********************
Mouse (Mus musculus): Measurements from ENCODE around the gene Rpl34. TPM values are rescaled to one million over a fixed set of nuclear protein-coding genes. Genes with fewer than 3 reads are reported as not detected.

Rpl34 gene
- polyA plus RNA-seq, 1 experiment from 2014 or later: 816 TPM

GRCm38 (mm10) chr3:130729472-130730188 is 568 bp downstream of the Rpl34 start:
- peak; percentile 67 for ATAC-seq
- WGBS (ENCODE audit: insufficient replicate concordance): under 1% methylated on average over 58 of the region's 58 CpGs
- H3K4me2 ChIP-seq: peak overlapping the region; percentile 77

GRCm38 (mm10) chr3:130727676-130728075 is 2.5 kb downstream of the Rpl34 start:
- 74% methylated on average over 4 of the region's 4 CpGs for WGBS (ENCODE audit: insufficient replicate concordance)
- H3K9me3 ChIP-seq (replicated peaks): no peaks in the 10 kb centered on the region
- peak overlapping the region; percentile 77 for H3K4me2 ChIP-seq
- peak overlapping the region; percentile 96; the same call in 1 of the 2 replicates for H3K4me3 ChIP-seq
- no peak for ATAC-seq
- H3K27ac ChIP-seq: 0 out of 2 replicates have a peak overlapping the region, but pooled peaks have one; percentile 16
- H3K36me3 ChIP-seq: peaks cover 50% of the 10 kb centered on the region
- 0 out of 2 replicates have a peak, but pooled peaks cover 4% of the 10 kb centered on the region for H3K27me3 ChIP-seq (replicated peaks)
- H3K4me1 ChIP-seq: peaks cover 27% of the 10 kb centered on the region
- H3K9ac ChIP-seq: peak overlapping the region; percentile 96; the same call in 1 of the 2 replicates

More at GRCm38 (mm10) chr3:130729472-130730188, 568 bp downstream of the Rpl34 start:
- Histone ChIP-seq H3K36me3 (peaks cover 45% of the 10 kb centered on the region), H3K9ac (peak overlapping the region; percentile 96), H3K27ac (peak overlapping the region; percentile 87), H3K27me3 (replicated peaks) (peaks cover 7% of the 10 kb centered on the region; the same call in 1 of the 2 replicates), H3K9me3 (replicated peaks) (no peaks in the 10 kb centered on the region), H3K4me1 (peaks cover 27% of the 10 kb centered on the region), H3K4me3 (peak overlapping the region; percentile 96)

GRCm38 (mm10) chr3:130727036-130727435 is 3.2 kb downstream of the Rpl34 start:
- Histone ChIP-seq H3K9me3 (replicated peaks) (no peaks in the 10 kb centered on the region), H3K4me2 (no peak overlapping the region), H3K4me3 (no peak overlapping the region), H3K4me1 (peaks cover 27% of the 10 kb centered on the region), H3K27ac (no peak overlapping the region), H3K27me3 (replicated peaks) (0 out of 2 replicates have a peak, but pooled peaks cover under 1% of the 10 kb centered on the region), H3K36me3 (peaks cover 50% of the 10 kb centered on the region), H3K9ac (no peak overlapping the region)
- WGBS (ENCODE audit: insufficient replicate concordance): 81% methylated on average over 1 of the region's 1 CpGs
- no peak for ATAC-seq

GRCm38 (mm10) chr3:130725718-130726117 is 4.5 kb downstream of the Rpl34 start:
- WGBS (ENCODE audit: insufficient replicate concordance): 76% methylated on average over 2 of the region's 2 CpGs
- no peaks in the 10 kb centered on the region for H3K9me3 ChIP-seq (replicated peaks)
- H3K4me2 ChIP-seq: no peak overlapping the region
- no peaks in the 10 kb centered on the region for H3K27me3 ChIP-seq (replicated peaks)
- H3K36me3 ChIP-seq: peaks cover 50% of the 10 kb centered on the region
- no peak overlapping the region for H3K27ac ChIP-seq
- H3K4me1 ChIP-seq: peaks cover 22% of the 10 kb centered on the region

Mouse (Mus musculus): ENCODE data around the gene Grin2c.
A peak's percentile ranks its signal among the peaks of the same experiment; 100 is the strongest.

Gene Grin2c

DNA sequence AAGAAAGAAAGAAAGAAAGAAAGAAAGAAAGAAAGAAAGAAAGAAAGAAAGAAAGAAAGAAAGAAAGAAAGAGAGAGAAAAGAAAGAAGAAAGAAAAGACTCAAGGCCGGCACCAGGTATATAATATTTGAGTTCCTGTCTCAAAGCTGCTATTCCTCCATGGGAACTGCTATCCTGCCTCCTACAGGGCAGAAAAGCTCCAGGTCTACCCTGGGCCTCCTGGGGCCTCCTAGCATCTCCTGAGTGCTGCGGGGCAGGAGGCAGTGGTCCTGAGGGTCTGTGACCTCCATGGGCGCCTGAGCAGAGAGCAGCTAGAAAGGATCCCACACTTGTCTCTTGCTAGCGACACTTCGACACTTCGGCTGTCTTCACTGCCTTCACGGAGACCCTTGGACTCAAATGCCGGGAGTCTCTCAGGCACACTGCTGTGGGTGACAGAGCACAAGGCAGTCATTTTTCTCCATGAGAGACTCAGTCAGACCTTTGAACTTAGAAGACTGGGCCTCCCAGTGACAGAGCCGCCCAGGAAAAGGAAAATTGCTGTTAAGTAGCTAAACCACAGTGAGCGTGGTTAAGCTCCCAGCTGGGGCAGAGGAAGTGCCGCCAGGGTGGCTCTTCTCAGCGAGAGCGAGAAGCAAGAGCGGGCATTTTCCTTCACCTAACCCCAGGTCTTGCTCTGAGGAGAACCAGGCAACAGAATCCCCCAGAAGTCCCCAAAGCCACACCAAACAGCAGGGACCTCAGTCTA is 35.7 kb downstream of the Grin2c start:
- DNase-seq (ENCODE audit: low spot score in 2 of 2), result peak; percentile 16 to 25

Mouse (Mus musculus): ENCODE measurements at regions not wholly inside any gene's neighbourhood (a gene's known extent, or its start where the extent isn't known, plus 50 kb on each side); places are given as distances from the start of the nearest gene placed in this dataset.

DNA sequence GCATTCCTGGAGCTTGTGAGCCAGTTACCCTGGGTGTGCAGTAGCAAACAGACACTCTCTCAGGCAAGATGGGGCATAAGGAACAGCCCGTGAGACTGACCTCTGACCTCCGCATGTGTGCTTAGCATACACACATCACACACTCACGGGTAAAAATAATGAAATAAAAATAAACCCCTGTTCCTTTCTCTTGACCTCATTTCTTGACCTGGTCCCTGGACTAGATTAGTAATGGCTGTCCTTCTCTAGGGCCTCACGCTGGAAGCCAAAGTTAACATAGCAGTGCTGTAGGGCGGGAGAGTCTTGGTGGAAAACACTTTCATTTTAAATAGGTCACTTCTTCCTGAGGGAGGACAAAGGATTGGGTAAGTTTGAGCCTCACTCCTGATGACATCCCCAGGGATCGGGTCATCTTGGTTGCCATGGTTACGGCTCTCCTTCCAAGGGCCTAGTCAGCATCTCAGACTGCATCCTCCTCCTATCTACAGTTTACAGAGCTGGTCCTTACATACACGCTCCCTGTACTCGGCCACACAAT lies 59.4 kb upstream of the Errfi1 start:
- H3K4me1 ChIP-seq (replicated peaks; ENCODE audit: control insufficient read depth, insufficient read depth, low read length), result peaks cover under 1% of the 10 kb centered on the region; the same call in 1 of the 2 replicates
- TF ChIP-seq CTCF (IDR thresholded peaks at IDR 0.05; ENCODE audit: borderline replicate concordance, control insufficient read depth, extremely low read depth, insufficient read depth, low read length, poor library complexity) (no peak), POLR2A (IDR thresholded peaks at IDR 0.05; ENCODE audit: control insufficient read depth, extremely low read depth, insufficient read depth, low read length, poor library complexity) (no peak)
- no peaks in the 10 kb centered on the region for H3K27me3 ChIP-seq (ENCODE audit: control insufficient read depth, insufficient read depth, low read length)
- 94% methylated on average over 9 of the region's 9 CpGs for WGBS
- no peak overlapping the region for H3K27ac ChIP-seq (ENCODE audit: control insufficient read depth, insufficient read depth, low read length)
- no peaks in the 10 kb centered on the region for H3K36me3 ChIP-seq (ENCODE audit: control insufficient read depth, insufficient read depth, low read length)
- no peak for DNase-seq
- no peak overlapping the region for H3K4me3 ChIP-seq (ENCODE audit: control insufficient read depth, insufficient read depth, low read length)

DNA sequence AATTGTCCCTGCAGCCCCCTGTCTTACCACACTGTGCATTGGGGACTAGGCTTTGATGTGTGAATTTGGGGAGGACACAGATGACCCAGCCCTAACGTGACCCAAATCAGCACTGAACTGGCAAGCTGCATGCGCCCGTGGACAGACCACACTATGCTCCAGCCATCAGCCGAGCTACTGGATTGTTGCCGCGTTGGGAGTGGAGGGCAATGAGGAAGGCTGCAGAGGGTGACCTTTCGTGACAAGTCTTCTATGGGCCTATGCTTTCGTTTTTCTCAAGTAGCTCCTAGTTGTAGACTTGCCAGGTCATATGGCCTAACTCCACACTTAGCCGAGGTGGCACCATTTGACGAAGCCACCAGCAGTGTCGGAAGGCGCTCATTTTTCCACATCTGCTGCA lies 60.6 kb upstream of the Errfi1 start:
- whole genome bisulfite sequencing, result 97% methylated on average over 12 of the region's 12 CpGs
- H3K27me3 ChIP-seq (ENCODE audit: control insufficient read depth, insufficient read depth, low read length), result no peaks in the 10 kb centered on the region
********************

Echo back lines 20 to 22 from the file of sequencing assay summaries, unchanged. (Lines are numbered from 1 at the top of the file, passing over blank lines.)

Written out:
- Histone ChIP-seq H3K36me3 (peaks cover 45% of the 10 kb centered on the region), H3K9ac (peak overlapping the region; percentile 96), H3K27ac (peak overlapping the region; percentile 87), H3K27me3 (replicated peaks) (peaks cover 7% of the 10 kb centered on the region; the same call in 1 of the 2 replicates), H3K9me3 (replicated peaks) (no peaks in the 10 kb centered on the region), H3K4me1 (peaks cover 27% of the 10 kb centered on the region), H3K4me3 (peak overlapping the region; percentile 96)

GRCm38 (mm10) chr3:130727036-130727435 is 3.2 kb downstream of the Rpl34 start:
- Histone ChIP-seq H3K9me3 (replicated peaks) (no peaks in the 10 kb centered on the region), H3K4me2 (no peak overlapping the region), H3K4me3 (no peak overlapping the region), H3K4me1 (peaks cover 27% of the 10 kb centered on the region), H3K27ac (no peak overlapping the region), H3K27me3 (replicated peaks) (0 out of 2 replicates have a peak, but pooled peaks cover under 1% of the 10 kb centered on the region), H3K36me3 (peaks cover 50% of the 10 kb centered on the region), H3K9ac (no peak overlapping the region)